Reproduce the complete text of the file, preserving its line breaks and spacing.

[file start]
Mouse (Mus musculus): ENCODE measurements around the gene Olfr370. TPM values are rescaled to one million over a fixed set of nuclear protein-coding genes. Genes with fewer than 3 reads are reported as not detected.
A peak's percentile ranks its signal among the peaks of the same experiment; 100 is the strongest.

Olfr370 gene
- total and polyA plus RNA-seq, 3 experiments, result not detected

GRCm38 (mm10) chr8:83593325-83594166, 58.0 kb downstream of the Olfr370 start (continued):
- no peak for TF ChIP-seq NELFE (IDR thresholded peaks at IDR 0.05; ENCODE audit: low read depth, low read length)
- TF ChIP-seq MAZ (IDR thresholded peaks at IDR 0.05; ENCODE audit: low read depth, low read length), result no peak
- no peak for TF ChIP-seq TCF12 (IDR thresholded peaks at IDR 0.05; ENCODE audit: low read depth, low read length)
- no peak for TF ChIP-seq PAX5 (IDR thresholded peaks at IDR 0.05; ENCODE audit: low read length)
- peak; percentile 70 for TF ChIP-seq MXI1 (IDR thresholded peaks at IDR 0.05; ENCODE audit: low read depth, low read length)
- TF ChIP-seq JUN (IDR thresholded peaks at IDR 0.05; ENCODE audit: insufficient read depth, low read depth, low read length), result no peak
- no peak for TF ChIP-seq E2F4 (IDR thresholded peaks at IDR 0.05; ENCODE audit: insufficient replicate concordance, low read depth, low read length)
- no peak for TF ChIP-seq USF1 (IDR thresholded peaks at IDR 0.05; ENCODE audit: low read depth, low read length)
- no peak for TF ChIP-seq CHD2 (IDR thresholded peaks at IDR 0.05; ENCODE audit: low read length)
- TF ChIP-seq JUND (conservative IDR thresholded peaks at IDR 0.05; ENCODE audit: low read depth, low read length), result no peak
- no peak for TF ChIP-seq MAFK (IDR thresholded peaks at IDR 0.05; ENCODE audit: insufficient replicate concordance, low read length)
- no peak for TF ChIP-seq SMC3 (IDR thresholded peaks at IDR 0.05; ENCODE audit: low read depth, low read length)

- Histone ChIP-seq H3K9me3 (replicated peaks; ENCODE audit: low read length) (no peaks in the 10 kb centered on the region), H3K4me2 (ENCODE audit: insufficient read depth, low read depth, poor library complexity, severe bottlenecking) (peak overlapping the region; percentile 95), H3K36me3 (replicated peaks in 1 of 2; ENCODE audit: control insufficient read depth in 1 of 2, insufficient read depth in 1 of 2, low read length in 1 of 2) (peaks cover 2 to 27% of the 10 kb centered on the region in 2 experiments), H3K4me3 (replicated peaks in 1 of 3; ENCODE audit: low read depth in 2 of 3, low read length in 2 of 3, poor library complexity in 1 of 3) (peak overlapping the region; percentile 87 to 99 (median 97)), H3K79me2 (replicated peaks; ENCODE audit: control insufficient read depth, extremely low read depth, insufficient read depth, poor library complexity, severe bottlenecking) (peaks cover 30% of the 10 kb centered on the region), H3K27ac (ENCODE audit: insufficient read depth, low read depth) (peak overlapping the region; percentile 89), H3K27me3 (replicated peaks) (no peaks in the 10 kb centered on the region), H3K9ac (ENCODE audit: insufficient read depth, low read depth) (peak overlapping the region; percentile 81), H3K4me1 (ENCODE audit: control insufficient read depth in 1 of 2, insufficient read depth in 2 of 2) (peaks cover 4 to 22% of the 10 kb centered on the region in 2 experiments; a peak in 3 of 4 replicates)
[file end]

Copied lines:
Mouse (Mus musculus): ENCODE measurements around the gene Olfr370. TPM values are rescaled to one million over a fixed set of nuclear protein-coding genes. Genes with fewer than 3 reads are reported as not detected.
A peak's percentile ranks its signal among the peaks of the same experiment; 100 is the strongest.

Olfr370 gene
- total and polyA plus RNA-seq, 3 experiments, result not detected

GRCm38 (mm10) chr8:83593325-83594166, 58.0 kb downstream of the Olfr370 start (continued):
- no peak for TF ChIP-seq NELFE (IDR thresholded peaks at IDR 0.05; ENCODE audit: low read depth, low read length)
- TF ChIP-seq MAZ (IDR thresholded peaks at IDR 0.05; ENCODE audit: low read depth, low read length), result no peak
- no peak for TF ChIP-seq TCF12 (IDR thresholded peaks at IDR 0.05; ENCODE audit: low read depth, low read length)
- no peak for TF ChIP-seq PAX5 (IDR thresholded peaks at IDR 0.05; ENCODE audit: low read length)
- peak; percentile 70 for TF ChIP-seq MXI1 (IDR thresholded peaks at IDR 0.05; ENCODE audit: low read depth, low read length)
- TF ChIP-seq JUN (IDR thresholded peaks at IDR 0.05; ENCODE audit: insufficient read depth, low read depth, low read length), result no peak
- no peak for TF ChIP-seq E2F4 (IDR thresholded peaks at IDR 0.05; ENCODE audit: insufficient replicate concordance, low read depth, low read length)
- no peak for TF ChIP-seq USF1 (IDR thresholded peaks at IDR 0.05; ENCODE audit: low read depth, low read length)
- no peak for TF ChIP-seq CHD2 (IDR thresholded peaks at IDR 0.05; ENCODE audit: low read length)
- TF ChIP-seq JUND (conservative IDR thresholded peaks at IDR 0.05; ENCODE audit: low read depth, low read length), result no peak
- no peak for TF ChIP-seq MAFK (IDR thresholded peaks at IDR 0.05; ENCODE audit: insufficient replicate concordance, low read length)
- no peak for TF ChIP-seq SMC3 (IDR thresholded peaks at IDR 0.05; ENCODE audit: low read depth, low read length)

- Histone ChIP-seq H3K9me3 (replicated peaks; ENCODE audit: low read length) (no peaks in the 10 kb centered on the region), H3K4me2 (ENCODE audit: insufficient read depth, low read depth, poor library complexity, severe bottlenecking) (peak overlapping the region; percentile 95), H3K36me3 (replicated peaks in 1 of 2; ENCODE audit: control insufficient read depth in 1 of 2, insufficient read depth in 1 of 2, low read length in 1 of 2) (peaks cover 2 to 27% of the 10 kb centered on the region in 2 experiments), H3K4me3 (replicated peaks in 1 of 3; ENCODE audit: low read depth in 2 of 3, low read length in 2 of 3, poor library complexity in 1 of 3) (peak overlapping the region; percentile 87 to 99 (median 97)), H3K79me2 (replicated peaks; ENCODE audit: control insufficient read depth, extremely low read depth, insufficient read depth, poor library complexity, severe bottlenecking) (peaks cover 30% of the 10 kb centered on the region), H3K27ac (ENCODE audit: insufficient read depth, low read depth) (peak overlapping the region; percentile 89), H3K27me3 (replicated peaks) (no peaks in the 10 kb centered on the region), H3K9ac (ENCODE audit: insufficient read depth, low read depth) (peak overlapping the region; percentile 81), H3K4me1 (ENCODE audit: control insufficient read depth in 1 of 2, insufficient read depth in 2 of 2) (peaks cover 4 to 22% of the 10 kb centered on the region in 2 experiments; a peak in 3 of 4 replicates)